Irish businesses are ‘sleepwalking’ towards a costly talent exodus

Irish businesses are ‘sleepwalking’ towards a costly talent exodus

Irish businesses are sleepwalking towards a costly talent exodus, with over half of employees looking to change roles over the next year or once the economy has strengthened.

Recent research from Personio, the all-in-one HR software solution, is calling on businesses to prioritise their people as we emerge from the pandemic, or risk paying the price.

The research finds that while six in 10 Irish employers are justly worried that staff will leave once the job market improves, only just over a fifth state that talent retention is a priority for their organisation over the next 12 months — suggesting many businesses are leaving themselves vulnerable to huge costs.

Economic analysis reveals that, overall, the cost of additional staff turnover over the next 12 months could amount to an estimated €1.2bn in Ireland — equating to €4,759 per business — with Irish SMEs alone facing estimated costs of up to €538m.

When it comes to reasons for leaving, the research uncovers a worrying disconnect between Irish employers’ perception of what would prompt their staff to leave and their employees’ reality.

While employers are right to believe that a pay freeze or cut (36% HR decision-makers vs 22% employees) and a worsening work/life balance (20% HR decision-makers vs 23% employees) are key factors that could cause workers to look elsewhere in the near future, they drastically underestimate the pushing power of toxic workplace culture.

Almost four times as many employees than HR decision-makers consider workplace culture to be a significant push factor (6% HR decision-makers vs 23% employees).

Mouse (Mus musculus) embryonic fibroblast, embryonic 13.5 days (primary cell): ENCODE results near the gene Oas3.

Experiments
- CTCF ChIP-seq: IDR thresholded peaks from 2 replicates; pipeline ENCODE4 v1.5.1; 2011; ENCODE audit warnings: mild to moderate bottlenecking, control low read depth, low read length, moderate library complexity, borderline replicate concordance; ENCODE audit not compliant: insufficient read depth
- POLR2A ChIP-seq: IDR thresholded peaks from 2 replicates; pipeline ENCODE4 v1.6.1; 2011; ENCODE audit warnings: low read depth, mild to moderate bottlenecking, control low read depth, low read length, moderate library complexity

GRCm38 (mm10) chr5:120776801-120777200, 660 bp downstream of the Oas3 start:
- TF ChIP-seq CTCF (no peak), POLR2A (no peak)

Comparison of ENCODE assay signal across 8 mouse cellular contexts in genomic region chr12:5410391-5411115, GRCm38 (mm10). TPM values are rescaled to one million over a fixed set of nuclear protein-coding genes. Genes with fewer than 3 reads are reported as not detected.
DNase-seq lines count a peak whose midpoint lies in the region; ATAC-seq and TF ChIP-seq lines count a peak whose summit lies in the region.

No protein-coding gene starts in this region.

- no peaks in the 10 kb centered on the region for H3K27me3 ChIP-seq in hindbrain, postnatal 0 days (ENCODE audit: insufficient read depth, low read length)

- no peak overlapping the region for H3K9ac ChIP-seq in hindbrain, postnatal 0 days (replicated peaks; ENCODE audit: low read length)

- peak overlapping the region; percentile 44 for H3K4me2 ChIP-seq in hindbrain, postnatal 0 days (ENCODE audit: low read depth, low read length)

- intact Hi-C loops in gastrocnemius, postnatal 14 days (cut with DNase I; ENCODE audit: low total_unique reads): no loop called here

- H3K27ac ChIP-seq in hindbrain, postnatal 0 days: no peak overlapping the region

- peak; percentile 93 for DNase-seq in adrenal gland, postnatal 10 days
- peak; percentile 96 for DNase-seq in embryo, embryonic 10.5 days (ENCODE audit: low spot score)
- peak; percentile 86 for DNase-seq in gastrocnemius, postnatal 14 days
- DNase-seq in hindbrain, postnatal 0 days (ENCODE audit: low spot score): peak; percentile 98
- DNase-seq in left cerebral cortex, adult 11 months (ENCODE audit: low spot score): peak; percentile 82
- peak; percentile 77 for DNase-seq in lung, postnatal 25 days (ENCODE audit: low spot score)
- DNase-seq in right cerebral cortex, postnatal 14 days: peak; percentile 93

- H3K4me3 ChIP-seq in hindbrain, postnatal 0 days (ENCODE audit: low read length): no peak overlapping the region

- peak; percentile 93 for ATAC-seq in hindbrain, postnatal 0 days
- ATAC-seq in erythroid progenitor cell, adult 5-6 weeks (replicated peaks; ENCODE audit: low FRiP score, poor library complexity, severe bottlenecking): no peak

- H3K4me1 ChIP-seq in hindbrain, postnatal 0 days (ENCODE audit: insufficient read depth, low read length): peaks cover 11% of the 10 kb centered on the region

Hanno Renner, co-founder and CEO of Personio, said the last year has been a challenging one for businesses and HR teams who have often found themselves ‘firefighting’ multiple new tasks and concerns.

“For some, this has caused other areas such as people strategy to fall to the wayside — but this negligence comes at a cost,” Hanno said.

“Falling out of touch with the workforce’s problems and priorities means that not only could people be more frustrated and ready to resign, but employers will be poorly prepared to prevent people leaving — resulting in lost talent and productivity, and damaged employer brand.”

As businesses look to emerge from this crisis in a position of strength and turn the tide on the costs of a potential talent exodus, they need to come up with a long-term people strategy.

“By prioritising their people and taking a more strategic approach to people management, employers can prevent an impending talent drain and drive their business performance as well as the wider economy.”

For employees looking elsewhere, the top two most infl

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